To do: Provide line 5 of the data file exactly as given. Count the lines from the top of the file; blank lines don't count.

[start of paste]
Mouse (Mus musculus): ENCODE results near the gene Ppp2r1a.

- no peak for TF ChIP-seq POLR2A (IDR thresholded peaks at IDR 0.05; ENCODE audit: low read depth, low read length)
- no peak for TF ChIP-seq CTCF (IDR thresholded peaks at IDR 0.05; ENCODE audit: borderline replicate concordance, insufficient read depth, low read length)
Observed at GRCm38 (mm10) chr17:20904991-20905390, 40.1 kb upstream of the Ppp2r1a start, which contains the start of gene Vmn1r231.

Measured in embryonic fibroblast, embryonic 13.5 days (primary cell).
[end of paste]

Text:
Measured in embryonic fibroblast, embryonic 13.5 days (primary cell).